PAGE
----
Teens tend to approach privacy on social media in a significantly different way than adults, according to a new study. While most adults think first and then ask questions, teens tend to take the risk and then seek help.
Teens are typically exposed to greater online risks because they are using social media as a platform for self-expression and acceptance. They may disclose important contact information or photographs with strangers, for example.
“Adults don’t know how big of a deal this is for teens,” said Haiyan Jia, post-doctoral scholar in information sciences and technology.
“Before I worked on these papers, I was drawn to the issue because I heard about so many tragedies of teens who were exploring their identities online and that led them to very risky situations, often with terrible consequences.”
“Adults often find this very difficult to understand and paradoxical because they are so used to considering possible risks of disclosing information online first and then taking the necessary precautions, based on those concerns,” said Jia.
“What our model suggests is that teens don’t think this way — they disclose and then evaluate the consequences. The process is more experiential in nature for teens.”
The findings offer insight into what researchers call the â€˜privacy paradox,â€™ notes Pamela Wisniewski, a post-doctoral scholar in information sciences and technology, who worked with Jia. She adds that the privacy paradox suggests that there is a disconnect between the privacy concerns of teens and what information they disclose.
“For adults, the basic model is that different factors contribute to an individual’s concern for his or her information privacy and based on that privacy concern the user takes certain actions, for example, disclosing less information,” said Wisniewski. “This is a very rational, adult-focused model, however, that doesn’t seem applicable to teens.”
When teens are faced with privacy concerns, they often try to find possible protective actions to diminish risk, according to the researchers. This includes seeking advice from adults, removing online information, or going offline completely.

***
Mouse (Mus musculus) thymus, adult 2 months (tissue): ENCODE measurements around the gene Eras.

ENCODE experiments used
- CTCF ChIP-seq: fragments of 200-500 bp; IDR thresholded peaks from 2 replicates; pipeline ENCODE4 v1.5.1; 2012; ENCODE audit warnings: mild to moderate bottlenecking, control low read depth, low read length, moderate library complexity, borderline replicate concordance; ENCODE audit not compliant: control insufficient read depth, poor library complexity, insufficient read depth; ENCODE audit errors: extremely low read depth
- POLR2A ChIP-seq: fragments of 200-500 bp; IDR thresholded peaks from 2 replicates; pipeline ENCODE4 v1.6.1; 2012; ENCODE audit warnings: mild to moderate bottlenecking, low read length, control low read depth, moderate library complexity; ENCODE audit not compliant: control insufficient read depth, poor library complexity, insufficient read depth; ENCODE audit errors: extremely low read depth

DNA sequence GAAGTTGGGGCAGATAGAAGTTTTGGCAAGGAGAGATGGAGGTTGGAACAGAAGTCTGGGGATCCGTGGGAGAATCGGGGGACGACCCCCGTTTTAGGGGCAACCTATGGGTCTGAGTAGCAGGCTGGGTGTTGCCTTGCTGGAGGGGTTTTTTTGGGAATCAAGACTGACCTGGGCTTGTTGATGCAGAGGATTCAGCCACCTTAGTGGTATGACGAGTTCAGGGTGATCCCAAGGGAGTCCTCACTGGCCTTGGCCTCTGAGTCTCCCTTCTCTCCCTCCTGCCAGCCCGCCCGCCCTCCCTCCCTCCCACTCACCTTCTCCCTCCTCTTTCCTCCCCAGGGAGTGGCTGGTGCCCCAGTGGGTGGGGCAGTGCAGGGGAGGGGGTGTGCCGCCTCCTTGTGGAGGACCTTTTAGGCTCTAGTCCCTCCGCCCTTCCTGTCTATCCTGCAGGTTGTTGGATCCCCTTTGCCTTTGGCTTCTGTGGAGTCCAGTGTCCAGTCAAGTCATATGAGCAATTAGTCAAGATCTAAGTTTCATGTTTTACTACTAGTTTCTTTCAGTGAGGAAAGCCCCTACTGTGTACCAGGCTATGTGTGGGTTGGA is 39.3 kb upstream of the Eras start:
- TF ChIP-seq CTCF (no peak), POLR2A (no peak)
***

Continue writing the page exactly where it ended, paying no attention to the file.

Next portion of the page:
A parent’s first impulse may be to take away access to the Internet or social media, but completely avoiding risks may cause other problems, said the researchers.
“First, I can’t imagine a teen growing up and avoiding the Internet and online communications in this age,” said Jia.
“But there’s also a danger that without taking on the minimum risks, teens will not have access to all the positive benefits the Internet can provide, nor will they learn how to manage risk and how to safely navigate this online world.”
Jia uses the concept of swimming lessons as the best model for parents who want to encourage their teens to use the Internet and social media safely. “It’s a lot like learning to swim,” Jia said.
“You make sure they enter the water slowly and make sure they know how to swim before you let them swim on their own and in the deeper parts.”
For the study, the researchers looked at data from the Pew Research Center’s 2012 Teens and Privacy Management Survey. The survey gathered information on social media behaviors from 588 teens in the United States, most of whom were active users of sites such as Facebook.
The researchers presented their findings at the Computer-Supported Cooperative Work and Social Computing conference.
Source: Pennsylvania State